In 1963, Motown’s own Martha and the Vandellas recorded a song about love that feels like a “Heatwave.” However, we are experiencing a true heatwave in Michigan right now. Recorded temperatures for the first day of Fall on Friday, September 22, were in the 90s around much of the state. According to the National Weather Service, this is approximately 20 degrees higher than normal. Many records have been broken, including one for Lansing set in 1895.
Who was on the Michigan Supreme Court in 1895? The Court of that time consisted of only five justices and was led by Chief Justice John Wesley McGrath, who had been defeated in the April election and would leave the Court on December 31, 1895. The four associate justices on the 1895 Court were Frank Hooker, Robert Montgomery, Claudius Grant, and Charles Long — these last three having been part of the Union Army during the Civil War.
Learn more about the structural evolution of the Michigan Supreme Court in our book The Michigan Supreme Court Historical Reference Guide, Second Edition.
In just a few days, a rare total solar eclipse will be visible across North America. The path of totality will stretch from Salem, Oregon to Charleston, South Carolina. Observers outside this path will still see a partial solar eclipse where the moon covers part of the sun’s disk.
The last time a total solar eclipse crossed the nation from the Pacific to the Atlantic was June 8, 1918. On that date it crossed the U.S. from Washington State to Florida, roughly similar to the upcoming total solar eclipse and the last time totality crossed the nation.
In 1918, the Michigan Supreme Court had eight justices. Led by Chief Justice Russell Ostrander, the Court included Justices Joseph Moore, Flavius Brooke, John Stone, John Bird, Joseph Steere, Franz Kuhn, and Grant Fellows. Read more about each of these justices by following the link on their name to their biography.
We are hard at work on the summer newsletter, which features an extensive recap of this year’s Annual Membership Luncheon. That should go to press next week, and arrive in mailboxes soon thereafter. Until then — thanks to the power of the Internet — you can read Professor John W. Reed’s speech at the third annual membership luncheon, held April 28, 1994, by clicking here.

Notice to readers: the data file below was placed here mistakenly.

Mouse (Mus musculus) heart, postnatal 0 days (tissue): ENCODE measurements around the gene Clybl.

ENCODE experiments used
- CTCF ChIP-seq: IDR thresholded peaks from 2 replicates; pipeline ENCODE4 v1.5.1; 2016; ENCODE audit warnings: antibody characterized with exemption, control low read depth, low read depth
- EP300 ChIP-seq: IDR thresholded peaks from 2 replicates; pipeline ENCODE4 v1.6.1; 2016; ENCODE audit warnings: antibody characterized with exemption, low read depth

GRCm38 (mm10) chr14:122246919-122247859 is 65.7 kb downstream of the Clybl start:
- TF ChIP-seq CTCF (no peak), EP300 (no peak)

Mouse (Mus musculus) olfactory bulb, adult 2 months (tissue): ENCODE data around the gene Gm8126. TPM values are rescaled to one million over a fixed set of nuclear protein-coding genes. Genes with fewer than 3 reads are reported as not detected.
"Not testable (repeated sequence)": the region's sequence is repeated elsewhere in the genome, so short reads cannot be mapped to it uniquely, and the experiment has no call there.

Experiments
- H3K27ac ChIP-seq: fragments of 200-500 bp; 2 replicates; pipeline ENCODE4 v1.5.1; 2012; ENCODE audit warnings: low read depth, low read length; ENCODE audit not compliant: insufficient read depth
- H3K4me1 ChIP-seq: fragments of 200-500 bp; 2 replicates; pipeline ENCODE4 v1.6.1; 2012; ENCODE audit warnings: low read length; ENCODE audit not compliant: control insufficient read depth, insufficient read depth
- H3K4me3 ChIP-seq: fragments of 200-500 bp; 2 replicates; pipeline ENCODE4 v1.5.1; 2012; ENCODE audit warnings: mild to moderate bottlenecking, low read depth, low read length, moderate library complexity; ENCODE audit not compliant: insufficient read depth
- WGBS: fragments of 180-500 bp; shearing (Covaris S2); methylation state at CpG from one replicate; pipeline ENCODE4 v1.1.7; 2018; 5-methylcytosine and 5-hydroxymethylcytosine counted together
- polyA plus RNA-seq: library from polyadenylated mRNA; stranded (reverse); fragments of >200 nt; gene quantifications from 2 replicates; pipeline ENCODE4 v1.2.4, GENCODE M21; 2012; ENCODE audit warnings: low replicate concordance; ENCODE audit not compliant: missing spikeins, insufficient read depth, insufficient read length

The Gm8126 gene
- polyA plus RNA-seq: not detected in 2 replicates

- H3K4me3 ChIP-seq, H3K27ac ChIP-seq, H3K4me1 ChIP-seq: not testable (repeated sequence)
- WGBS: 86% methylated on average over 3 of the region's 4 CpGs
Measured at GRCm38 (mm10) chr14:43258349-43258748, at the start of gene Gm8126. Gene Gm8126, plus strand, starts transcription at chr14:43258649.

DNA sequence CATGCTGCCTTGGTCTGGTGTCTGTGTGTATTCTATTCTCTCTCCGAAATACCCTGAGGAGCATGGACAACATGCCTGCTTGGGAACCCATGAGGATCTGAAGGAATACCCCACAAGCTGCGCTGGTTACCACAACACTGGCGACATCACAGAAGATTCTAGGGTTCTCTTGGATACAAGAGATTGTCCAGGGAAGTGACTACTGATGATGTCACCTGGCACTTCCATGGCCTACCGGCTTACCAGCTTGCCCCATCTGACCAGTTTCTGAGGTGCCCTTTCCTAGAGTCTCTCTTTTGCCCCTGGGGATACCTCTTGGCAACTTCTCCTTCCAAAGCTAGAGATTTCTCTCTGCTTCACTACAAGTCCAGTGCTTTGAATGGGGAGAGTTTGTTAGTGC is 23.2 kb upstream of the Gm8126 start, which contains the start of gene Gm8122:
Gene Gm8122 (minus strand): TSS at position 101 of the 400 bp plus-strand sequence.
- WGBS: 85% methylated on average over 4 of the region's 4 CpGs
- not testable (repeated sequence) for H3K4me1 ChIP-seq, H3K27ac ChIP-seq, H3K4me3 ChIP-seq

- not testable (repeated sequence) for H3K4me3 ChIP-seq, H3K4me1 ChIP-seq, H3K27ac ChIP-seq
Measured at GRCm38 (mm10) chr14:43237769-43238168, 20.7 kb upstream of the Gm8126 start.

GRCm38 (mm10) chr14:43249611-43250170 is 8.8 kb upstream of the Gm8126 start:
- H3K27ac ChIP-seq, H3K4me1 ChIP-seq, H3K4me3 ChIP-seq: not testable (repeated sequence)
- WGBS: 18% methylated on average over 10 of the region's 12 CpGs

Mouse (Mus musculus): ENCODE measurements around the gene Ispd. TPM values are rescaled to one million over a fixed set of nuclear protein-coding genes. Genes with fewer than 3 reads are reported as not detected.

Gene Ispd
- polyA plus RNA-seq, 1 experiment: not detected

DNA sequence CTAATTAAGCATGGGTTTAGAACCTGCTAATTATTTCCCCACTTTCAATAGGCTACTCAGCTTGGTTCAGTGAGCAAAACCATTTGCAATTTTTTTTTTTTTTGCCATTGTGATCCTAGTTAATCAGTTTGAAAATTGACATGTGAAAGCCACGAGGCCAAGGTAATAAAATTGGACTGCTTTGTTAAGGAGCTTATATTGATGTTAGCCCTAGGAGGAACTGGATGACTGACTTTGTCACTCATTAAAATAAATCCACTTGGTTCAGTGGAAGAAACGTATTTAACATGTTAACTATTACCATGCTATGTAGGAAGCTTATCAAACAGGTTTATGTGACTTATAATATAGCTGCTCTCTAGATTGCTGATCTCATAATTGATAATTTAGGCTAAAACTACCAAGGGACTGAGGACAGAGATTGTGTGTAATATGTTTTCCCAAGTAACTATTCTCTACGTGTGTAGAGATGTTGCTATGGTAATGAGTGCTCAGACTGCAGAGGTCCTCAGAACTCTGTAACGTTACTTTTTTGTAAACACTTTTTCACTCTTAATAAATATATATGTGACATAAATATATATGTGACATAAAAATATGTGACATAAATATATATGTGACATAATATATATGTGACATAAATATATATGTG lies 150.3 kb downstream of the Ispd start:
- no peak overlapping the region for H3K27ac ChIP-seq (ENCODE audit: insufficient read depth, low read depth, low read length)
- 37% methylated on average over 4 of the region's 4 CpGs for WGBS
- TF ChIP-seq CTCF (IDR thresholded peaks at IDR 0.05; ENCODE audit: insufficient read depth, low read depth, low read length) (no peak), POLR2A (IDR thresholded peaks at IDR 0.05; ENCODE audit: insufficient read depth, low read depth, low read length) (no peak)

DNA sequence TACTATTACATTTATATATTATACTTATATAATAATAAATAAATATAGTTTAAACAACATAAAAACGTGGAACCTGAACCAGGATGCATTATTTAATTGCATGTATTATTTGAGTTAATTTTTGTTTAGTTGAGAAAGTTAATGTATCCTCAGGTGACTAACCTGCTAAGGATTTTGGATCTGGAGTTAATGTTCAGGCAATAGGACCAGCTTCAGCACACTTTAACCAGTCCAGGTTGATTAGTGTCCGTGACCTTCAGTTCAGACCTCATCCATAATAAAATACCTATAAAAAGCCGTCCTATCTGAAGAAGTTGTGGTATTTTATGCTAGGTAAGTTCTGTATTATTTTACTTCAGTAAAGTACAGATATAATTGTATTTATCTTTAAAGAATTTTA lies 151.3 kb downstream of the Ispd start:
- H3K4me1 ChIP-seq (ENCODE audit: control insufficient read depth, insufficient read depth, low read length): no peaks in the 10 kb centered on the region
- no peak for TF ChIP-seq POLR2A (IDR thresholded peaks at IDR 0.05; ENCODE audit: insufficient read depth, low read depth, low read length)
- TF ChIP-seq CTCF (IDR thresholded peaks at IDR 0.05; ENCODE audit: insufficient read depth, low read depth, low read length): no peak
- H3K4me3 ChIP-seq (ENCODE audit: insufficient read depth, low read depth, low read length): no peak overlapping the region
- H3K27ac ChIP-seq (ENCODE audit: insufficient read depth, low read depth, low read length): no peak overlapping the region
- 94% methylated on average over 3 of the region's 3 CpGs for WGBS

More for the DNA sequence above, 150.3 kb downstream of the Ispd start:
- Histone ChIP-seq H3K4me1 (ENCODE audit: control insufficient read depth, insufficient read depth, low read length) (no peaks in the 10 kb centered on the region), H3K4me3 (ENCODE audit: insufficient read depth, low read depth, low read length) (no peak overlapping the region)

The Society began in 1988; the first luncheon was held in 1992; and the first newsletter was published in 1997.
In the history of the Michigan Supreme Court, there have been eleven justices born in the month of June and eleven justices who have died. Click on the names below to read more about each of them:
Born in June —
Died in June —
From “American Biographical History of Eminent and Self Made Men of the State of Michigan”. 1878. Facing page 31. Western Biographical Publishing Company (Cincinnati, OH), publisher.
On this date 150 years ago, former Territorial Supreme Court Justice Henry Chipman died in Detroit at age 82. He is buried in Elmwood Cemetery in Detroit.
Henry Chipman was born on July 25, 1784, in Tinmouth, Vermont. His father, Nathaniel Chipman, was a well-known judge, U.S. Senator, and legal writer of his day, and Henry read law with him after graduating in one of the first classes from Middlebury College. While at Middlebury, Henry and his friends founded the Philomathesian Society, a debate society that argued important subjects of the era, including the slavery debate and scenarios that would arise in the event of a Civil War. For his health, Henry moved to Jamaica, and later South Carolina, where he married and ran a law practice in Waterborough from 1809 to 1824 (with a six-month exception for military service during the War of 1812).